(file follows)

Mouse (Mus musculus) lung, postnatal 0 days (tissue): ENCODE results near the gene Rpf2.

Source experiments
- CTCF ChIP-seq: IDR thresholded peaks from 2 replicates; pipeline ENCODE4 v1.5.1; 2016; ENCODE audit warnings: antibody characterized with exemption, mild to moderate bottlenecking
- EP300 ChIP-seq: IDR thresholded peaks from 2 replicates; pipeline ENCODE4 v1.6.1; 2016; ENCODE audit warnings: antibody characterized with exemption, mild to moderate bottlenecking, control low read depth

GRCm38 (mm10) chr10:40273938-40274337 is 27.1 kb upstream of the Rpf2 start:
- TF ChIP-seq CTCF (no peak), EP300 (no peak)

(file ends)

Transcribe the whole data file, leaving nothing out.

Mouse (Mus musculus) lung, postnatal 0 days (tissue): ENCODE results near the gene Rpf2.

Source experiments
- CTCF ChIP-seq: IDR thresholded peaks from 2 replicates; pipeline ENCODE4 v1.5.1; 2016; ENCODE audit warnings: antibody characterized with exemption, mild to moderate bottlenecking
- EP300 ChIP-seq: IDR thresholded peaks from 2 replicates; pipeline ENCODE4 v1.6.1; 2016; ENCODE audit warnings: antibody characterized with exemption, mild to moderate bottlenecking, control low read depth

GRCm38 (mm10) chr10:40273938-40274337 is 27.1 kb upstream of the Rpf2 start:
- TF ChIP-seq CTCF (no peak), EP300 (no peak)